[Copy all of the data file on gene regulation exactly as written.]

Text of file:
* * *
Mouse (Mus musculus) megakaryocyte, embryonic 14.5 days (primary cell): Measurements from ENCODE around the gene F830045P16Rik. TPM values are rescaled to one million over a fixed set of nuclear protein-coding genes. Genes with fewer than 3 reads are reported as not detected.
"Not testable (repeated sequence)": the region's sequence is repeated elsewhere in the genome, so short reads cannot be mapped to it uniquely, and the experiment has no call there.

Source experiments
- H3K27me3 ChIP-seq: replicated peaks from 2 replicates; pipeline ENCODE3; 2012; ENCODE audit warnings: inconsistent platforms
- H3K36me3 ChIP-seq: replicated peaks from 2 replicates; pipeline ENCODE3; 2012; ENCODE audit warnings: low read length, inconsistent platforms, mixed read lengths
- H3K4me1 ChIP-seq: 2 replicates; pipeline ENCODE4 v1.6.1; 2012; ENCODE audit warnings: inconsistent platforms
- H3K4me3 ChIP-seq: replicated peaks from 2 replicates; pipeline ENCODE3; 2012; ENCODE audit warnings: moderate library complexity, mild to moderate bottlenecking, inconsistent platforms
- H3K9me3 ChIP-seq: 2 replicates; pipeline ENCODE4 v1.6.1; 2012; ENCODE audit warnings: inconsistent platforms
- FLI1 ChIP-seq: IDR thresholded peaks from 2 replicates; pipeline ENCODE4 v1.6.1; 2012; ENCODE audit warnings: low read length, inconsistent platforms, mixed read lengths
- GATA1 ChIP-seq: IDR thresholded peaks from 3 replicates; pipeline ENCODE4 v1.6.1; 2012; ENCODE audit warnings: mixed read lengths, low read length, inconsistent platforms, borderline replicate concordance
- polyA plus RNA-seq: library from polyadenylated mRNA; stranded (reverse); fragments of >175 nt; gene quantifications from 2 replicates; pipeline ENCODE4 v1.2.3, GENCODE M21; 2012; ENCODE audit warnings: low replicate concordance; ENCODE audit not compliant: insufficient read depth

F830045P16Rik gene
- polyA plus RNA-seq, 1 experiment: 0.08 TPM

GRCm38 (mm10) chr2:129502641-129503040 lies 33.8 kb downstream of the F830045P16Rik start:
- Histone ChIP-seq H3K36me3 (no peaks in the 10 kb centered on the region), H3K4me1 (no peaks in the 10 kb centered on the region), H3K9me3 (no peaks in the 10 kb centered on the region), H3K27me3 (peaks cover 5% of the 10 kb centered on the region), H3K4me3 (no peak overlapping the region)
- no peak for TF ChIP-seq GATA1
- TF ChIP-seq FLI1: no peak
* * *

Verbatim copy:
Mouse (Mus musculus) megakaryocyte, embryonic 14.5 days (primary cell): Measurements from ENCODE around the gene F830045P16Rik. TPM values are rescaled to one million over a fixed set of nuclear protein-coding genes. Genes with fewer than 3 reads are reported as not detected.
"Not testable (repeated sequence)": the region's sequence is repeated elsewhere in the genome, so short reads cannot be mapped to it uniquely, and the experiment has no call there.

Source experiments
- H3K27me3 ChIP-seq: replicated peaks from 2 replicates; pipeline ENCODE3; 2012; ENCODE audit warnings: inconsistent platforms
- H3K36me3 ChIP-seq: replicated peaks from 2 replicates; pipeline ENCODE3; 2012; ENCODE audit warnings: low read length, inconsistent platforms, mixed read lengths
- H3K4me1 ChIP-seq: 2 replicates; pipeline ENCODE4 v1.6.1; 2012; ENCODE audit warnings: inconsistent platforms
- H3K4me3 ChIP-seq: replicated peaks from 2 replicates; pipeline ENCODE3; 2012; ENCODE audit warnings: moderate library complexity, mild to moderate bottlenecking, inconsistent platforms
- H3K9me3 ChIP-seq: 2 replicates; pipeline ENCODE4 v1.6.1; 2012; ENCODE audit warnings: inconsistent platforms
- FLI1 ChIP-seq: IDR thresholded peaks from 2 replicates; pipeline ENCODE4 v1.6.1; 2012; ENCODE audit warnings: low read length, inconsistent platforms, mixed read lengths
- GATA1 ChIP-seq: IDR thresholded peaks from 3 replicates; pipeline ENCODE4 v1.6.1; 2012; ENCODE audit warnings: mixed read lengths, low read length, inconsistent platforms, borderline replicate concordance
- polyA plus RNA-seq: library from polyadenylated mRNA; stranded (reverse); fragments of >175 nt; gene quantifications from 2 replicates; pipeline ENCODE4 v1.2.3, GENCODE M21; 2012; ENCODE audit warnings: low replicate concordance; ENCODE audit not compliant: insufficient read depth

F830045P16Rik gene
- polyA plus RNA-seq, 1 experiment: 0.08 TPM

GRCm38 (mm10) chr2:129502641-129503040 lies 33.8 kb downstream of the F830045P16Rik start:
- Histone ChIP-seq H3K36me3 (no peaks in the 10 kb centered on the region), H3K4me1 (no peaks in the 10 kb centered on the region), H3K9me3 (no peaks in the 10 kb centered on the region), H3K27me3 (peaks cover 5% of the 10 kb centered on the region), H3K4me3 (no peak overlapping the region)
- no peak for TF ChIP-seq GATA1
- TF ChIP-seq FLI1: no peak